Generic selectors
Exact matches only
Search in title
Search in content
Post Type Selectors
Filter by Categories
15th National Conference of the IAOMFP, Chennai, 2006
Abstracts from current literature
Acne in India: Guidelines for management - IAA Consensus Document
Art & Psychiatry
Association Activities
Association Notes
Award Article
Book Review
Brief Report
Case Analysis
Case Letter
Case Letters
Case Notes
Case Report
Case Reports
Clinical and Laboratory Investigations
Clinical Article
Clinical Studies
Clinical Study
Conference Oration
Conference Summary
Continuing Medical Education
Cosmetic Dermatology
Current Best Evidence
Current Issue
Current View
Derma Quest
Dermato Surgery
Dermatosurgery Specials
Dispensing Pearl
Do you know?
Drug Dialogues
Editor Speaks
Editorial Remarks
Editorial Report
Editorial Report - 2007
Editorial report for 2004-2005
Fourth All India Conference Programme
From Our Book Shelf
From the Desk of Chief Editor
Get Set for Net
Get set for the net
Guest Article
Guest Editorial
How I Manage?
IADVL Announcement
IADVL Announcements
IJDVL Awards
IJDVL Awards 2018
IJDVL Awards 2019
IJDVL Awards 2020
IJDVL International Awards 2018
Images in Clinical Practice
In Memorium
Inaugural Address
Knowledge From World Contemporaries
Leprosy Section
Letter in Response to Previous Publication
Letter to Editor
Letter to the Editor
Letter to the Editor - Case Letter
Letter to the Editor - Letter in Response to Published Article
Letter to the Editor - Observation Letter
Letter to the Editor - Study Letter
Letter to the Editor - Therapy Letter
Letter to the Editor: Articles in Response to Previously Published Articles
Letters in Response to Previous Publication
Letters to the Editor
Letters to the Editor - Letter in Response to Previously Published Articles
Letters to the Editor: Case Letters
Letters to the Editor: Letters in Response to Previously Published Articles
Medicolegal Window
Miscellaneous Letter
Net Case
Net case report
Net Image
Net Letter
Net Quiz
Net Study
New Preparations
News & Views
Observation Letter
Observation Letters
Original Article
Original Contributions
Pattern of Skin Diseases
Pediatric Dermatology
Pediatric Rounds
Presedential Address
Presidential Address
Presidents Remarks
Report of chief editor
Report of Hon : Treasurer IADVL
Report of Hon. General Secretary IADVL
Research Methdology
Research Methodology
Resident page
Resident's Page
Resident’s Page
Residents' Corner
Residents' Corner
Residents' Page
Review Article
Review Articles
Revision Corner
Self Assessment Programme
Seminar: Chronic Arsenicosis in India
Seminar: HIV Infection
Short Communication
Short Communications
Short Report
Special Article
Specialty Interface
Study Letter
Study Letters
Symposium - Contact Dermatitis
Symposium - Lasers
Symposium - Pediatric Dermatoses
Symposium - Psoriasis
Symposium - Vesicobullous Disorders
Symposium Aesthetic Surgery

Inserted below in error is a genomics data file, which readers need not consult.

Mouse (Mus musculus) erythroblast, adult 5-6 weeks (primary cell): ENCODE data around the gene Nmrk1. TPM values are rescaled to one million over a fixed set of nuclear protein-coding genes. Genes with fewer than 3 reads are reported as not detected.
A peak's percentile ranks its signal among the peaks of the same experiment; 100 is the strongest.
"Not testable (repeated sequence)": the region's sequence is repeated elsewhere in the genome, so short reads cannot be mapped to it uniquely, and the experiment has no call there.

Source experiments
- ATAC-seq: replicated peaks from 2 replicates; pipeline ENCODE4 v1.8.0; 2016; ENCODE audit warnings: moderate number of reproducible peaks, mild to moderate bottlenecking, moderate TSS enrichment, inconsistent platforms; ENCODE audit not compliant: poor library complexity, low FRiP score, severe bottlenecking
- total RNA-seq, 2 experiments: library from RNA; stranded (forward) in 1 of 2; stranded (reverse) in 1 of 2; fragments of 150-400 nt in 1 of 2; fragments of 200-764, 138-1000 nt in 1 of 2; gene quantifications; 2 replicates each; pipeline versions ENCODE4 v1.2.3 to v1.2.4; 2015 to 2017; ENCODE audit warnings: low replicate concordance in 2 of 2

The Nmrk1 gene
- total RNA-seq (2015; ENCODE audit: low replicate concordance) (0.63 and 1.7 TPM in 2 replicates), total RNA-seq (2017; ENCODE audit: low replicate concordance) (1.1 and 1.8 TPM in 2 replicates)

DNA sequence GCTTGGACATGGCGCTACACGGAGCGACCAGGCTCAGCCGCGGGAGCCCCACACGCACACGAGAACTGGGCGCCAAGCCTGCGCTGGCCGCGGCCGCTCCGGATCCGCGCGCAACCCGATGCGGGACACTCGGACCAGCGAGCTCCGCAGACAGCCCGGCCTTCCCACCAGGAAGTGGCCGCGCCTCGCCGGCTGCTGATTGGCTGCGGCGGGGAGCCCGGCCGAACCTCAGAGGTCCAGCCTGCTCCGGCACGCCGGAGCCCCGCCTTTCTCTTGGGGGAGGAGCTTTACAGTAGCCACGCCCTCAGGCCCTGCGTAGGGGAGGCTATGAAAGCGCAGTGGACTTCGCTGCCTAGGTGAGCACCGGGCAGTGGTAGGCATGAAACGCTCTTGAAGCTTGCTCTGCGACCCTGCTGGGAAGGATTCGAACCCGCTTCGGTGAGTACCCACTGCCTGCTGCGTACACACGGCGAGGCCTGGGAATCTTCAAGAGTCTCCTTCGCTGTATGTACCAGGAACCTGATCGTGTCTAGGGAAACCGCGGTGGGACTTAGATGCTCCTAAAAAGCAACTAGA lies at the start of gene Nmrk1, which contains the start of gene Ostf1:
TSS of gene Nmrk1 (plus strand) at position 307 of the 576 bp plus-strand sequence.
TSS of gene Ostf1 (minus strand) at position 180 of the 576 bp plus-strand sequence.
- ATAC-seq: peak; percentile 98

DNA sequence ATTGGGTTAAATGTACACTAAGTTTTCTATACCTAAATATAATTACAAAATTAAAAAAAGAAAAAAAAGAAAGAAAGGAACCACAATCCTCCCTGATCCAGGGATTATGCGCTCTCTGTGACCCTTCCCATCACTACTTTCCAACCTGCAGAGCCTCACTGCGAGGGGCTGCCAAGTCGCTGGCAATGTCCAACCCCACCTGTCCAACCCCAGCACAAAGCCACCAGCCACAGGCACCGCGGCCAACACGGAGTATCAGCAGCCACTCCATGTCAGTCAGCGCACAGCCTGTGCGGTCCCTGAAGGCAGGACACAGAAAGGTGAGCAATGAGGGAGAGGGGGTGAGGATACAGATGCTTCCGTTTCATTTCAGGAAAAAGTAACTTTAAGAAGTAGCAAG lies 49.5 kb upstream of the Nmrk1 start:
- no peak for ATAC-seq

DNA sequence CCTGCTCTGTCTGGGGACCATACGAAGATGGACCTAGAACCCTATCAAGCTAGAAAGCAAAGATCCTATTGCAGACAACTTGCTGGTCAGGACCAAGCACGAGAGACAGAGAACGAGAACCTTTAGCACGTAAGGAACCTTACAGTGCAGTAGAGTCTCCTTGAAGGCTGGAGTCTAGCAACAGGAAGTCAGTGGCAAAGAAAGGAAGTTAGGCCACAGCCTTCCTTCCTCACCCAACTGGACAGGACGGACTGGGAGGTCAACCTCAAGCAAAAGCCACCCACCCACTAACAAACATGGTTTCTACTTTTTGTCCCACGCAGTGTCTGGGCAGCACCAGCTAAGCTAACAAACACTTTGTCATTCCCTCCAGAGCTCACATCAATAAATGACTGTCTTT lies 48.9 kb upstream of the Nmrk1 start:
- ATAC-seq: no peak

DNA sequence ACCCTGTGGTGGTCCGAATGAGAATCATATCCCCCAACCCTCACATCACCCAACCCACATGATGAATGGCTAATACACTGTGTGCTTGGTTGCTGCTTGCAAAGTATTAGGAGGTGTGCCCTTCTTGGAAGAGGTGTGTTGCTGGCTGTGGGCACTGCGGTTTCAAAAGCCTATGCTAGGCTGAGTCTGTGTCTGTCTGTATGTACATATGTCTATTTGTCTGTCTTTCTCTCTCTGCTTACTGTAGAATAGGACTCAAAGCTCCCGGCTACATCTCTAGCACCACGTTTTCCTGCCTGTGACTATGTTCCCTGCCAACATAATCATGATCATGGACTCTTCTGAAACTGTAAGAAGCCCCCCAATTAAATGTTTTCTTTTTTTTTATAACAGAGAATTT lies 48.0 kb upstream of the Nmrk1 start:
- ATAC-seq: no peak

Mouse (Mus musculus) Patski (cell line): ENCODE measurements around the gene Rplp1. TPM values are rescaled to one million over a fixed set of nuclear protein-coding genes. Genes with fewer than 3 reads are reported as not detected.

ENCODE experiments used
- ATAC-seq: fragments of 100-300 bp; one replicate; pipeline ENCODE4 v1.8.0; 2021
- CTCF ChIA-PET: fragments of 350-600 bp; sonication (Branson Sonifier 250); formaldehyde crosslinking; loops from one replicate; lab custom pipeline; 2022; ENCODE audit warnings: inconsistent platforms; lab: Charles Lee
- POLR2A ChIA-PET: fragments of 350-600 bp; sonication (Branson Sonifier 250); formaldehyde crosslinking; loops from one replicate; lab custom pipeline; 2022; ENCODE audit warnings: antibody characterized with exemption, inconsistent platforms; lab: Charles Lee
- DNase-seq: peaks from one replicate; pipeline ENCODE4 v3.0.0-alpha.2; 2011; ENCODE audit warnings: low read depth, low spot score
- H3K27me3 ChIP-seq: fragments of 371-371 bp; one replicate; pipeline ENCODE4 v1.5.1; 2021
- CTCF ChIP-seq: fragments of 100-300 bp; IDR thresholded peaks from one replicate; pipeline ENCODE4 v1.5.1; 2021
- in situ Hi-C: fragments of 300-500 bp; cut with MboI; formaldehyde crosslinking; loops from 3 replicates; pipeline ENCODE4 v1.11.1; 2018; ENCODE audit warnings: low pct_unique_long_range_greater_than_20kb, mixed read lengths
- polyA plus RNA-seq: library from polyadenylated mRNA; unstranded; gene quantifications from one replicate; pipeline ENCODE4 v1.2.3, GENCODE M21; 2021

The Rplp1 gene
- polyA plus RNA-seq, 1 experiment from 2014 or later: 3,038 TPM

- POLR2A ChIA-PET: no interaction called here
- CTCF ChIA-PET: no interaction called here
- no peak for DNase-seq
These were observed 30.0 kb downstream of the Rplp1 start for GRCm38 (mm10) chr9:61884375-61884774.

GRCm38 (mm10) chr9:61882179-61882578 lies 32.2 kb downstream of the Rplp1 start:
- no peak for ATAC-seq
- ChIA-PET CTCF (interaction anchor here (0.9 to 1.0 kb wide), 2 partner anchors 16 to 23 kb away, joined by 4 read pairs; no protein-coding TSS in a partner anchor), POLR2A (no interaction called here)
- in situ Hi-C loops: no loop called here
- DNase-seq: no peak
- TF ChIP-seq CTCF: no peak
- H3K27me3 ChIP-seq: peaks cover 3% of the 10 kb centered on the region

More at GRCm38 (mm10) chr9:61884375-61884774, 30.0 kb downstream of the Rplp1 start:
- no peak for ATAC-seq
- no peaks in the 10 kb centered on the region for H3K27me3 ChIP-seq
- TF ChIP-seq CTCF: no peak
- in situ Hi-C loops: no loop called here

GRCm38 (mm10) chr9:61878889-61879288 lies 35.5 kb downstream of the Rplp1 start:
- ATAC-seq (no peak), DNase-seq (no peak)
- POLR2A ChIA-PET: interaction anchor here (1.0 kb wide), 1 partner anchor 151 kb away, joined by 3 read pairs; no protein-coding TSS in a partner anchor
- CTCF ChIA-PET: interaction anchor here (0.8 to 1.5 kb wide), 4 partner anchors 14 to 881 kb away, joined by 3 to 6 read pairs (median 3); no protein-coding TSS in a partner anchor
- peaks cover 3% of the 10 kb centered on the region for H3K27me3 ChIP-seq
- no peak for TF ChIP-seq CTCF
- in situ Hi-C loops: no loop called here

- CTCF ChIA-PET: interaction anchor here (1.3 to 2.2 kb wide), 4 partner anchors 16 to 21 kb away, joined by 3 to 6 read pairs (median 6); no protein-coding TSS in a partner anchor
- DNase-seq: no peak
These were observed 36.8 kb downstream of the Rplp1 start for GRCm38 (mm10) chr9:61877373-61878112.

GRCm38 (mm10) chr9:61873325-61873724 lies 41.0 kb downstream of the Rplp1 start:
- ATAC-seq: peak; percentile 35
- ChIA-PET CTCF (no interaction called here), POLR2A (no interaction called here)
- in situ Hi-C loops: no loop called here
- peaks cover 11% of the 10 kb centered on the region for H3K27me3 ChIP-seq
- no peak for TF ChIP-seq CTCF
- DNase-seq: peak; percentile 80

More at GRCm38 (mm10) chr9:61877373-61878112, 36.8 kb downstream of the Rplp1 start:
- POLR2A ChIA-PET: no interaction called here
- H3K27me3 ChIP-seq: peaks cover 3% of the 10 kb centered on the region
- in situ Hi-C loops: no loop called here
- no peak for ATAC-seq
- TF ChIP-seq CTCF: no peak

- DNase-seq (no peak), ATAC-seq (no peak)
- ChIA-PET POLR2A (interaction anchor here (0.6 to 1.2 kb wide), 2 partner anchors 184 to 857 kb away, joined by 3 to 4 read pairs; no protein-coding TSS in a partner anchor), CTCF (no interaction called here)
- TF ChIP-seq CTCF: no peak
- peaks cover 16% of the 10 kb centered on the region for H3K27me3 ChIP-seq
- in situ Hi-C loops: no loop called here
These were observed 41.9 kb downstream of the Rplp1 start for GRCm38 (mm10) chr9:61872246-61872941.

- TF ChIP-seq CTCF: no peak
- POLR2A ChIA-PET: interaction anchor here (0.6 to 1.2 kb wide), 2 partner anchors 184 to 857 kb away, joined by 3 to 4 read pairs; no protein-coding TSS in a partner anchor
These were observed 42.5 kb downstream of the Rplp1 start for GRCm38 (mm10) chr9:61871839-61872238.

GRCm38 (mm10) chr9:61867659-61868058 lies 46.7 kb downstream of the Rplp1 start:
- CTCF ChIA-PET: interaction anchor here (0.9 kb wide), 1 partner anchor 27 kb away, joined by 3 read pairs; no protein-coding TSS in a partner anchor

Symposium Dermatopathology
Symposium-Hair Disorders
Symposium-Nails Part I
Symposium-Nails-Part II
Systematic Review and Meta-Analysis
Systematic Reviews and Meta-analyses
Systematic Reviews and Meta-analysis
Therapeutic Guideline-IADVL
Therapeutic Guidelines
Therapeutic Guidelines - IADVL
Therapy Letter
Therapy Letters
View Point
What’s new in Dermatology
View/Download PDF

Translate this page into:

Net letter
doi: 10.4103/0378-6323.86511
PMID: 22016300

Phytophotodermatitis due to wild carrot decoction

Ru-zhi Zhang, Wen-yuan Zhu
 Department of Dermatology, The First Affiliated Hospital of Bengbu Medical College, Bengbu, China

Correspondence Address:
Ru-zhi Zhang
The First Affiliated Hospital of Bengbu Medical College, Bengbu
How to cite this article:
Zhang Rz, Zhu Wy. Phytophotodermatitis due to wild carrot decoction. Indian J Dermatol Venereol Leprol 2011;77:731
Copyright: (C)2011 Indian Journal of Dermatology, Venereology, and Leprology


Phytophotodermatitis is the eruption that occurs after contact with photosensitizing compounds (furocoumarins) in plants and exposure to sunlight. Furocoumarins are a group of antifungal dyestuffs produced by certain plants and consist of psoralens, 5-methoxypsoralens, 8-methoxypsoralens, etc. Principal plant families provoking phototoxic reactions are Umbelliferae, Rutaceae, Moraceae, and Leguminoseae. [1] Wild carrot, which belongs to the Umbelliferae family, is credited with many medicinal properties. However, we describe here an unusual case of phytophototoxicity induced by wild carrot decoction.

A 24-year-old female presented with a 4-day history of hyperpigmented macules on the dorsum of the left foot. Seven days prior, the patient applied wild carrot decoction for treating the unknown swelling of her left foot. The decoction was obtained from a handful of freshly whole wild carrots boiled in water. Wet compressing with the decoction over her left foot was performed three times a day, consecutively 3 days. During those days, she was dressed in short skirt, sandals, and walked about in the sunny days in July. On the third day, a burning sensation and erythema occurred on her left foot. Without any treatment but removing the wet compress, the erythema dissolved gradually and left behind disfiguring brown patches. During the whole period, the lesions were not particularly itchy and she was otherwise well.